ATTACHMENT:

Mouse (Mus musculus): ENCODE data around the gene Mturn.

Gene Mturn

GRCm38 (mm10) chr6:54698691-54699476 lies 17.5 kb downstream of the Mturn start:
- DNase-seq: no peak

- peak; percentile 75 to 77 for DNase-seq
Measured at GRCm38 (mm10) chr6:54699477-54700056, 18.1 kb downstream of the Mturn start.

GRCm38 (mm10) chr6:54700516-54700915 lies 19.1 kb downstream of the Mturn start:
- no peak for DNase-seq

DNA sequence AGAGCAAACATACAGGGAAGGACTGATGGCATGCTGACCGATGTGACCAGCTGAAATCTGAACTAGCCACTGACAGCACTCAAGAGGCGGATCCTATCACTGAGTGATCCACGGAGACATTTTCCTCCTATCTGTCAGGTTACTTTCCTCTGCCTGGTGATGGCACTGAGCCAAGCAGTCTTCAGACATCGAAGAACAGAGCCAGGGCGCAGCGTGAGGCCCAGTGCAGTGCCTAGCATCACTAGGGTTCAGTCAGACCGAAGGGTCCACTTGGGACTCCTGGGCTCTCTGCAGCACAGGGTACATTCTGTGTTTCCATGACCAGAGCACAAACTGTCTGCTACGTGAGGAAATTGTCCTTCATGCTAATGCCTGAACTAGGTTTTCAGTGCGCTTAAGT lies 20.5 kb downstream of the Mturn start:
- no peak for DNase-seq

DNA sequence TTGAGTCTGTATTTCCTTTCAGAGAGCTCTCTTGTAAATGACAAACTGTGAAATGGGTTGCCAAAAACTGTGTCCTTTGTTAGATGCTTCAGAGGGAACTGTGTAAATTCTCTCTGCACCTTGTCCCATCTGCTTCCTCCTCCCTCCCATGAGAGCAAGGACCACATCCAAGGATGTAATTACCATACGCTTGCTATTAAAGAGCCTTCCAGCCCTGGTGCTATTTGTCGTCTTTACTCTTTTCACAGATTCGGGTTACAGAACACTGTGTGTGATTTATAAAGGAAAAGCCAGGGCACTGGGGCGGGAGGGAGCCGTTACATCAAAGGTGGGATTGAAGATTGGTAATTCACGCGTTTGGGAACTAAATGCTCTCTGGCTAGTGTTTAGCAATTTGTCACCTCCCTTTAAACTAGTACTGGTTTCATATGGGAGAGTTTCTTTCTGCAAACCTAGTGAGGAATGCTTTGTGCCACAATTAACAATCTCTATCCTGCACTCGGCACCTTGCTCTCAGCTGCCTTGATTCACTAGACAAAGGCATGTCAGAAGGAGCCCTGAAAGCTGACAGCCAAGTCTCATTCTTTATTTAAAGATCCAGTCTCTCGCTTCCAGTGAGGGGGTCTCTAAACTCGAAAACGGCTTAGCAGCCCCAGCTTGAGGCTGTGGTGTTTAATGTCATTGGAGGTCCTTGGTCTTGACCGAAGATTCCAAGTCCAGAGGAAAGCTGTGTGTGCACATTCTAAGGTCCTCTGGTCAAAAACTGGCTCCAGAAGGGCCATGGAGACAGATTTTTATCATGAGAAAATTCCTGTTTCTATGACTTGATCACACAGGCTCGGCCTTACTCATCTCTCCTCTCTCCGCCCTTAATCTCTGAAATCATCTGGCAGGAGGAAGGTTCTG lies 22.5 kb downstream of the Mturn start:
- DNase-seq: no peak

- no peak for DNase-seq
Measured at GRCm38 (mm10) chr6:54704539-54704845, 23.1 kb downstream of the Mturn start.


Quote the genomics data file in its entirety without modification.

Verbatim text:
Mouse (Mus musculus): ENCODE data around the gene Mturn.

Gene Mturn

GRCm38 (mm10) chr6:54698691-54699476 lies 17.5 kb downstream of the Mturn start:
- DNase-seq: no peak

- peak; percentile 75 to 77 for DNase-seq
Measured at GRCm38 (mm10) chr6:54699477-54700056, 18.1 kb downstream of the Mturn start.

GRCm38 (mm10) chr6:54700516-54700915 lies 19.1 kb downstream of the Mturn start:
- no peak for DNase-seq

DNA sequence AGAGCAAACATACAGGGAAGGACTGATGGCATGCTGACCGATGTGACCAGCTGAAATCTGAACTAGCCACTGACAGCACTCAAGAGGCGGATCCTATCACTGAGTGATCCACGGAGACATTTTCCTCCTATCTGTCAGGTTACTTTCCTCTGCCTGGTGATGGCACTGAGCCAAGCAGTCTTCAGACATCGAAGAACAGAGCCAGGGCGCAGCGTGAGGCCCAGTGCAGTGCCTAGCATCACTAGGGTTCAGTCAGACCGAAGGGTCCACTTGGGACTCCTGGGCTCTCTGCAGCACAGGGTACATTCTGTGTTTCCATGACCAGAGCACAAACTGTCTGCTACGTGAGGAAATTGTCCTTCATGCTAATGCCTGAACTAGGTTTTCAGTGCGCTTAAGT lies 20.5 kb downstream of the Mturn start:
- no peak for DNase-seq

DNA sequence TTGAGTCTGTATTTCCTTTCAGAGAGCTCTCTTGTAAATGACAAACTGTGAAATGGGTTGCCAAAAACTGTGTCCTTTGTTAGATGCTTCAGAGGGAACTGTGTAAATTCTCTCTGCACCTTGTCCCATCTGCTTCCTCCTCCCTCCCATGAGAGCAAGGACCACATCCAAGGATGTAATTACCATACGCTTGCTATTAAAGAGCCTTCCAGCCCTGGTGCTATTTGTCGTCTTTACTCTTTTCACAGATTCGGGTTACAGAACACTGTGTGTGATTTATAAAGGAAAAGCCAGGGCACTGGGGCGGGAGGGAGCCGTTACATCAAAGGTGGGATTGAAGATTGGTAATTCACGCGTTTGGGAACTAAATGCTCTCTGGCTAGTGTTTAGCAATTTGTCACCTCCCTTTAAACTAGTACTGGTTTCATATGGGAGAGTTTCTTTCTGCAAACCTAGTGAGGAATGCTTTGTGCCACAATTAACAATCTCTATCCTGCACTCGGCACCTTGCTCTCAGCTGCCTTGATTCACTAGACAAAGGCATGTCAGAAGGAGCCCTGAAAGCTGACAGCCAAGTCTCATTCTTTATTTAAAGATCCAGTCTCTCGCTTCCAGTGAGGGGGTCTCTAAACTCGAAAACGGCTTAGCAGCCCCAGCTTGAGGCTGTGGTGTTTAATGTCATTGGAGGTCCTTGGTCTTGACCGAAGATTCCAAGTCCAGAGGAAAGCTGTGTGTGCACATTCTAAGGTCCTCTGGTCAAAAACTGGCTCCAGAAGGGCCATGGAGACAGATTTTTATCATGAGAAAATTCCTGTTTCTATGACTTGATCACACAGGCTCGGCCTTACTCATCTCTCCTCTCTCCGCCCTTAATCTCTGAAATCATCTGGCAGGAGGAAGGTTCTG lies 22.5 kb downstream of the Mturn start:
- DNase-seq: no peak

- no peak for DNase-seq
Measured at GRCm38 (mm10) chr6:54704539-54704845, 23.1 kb downstream of the Mturn start.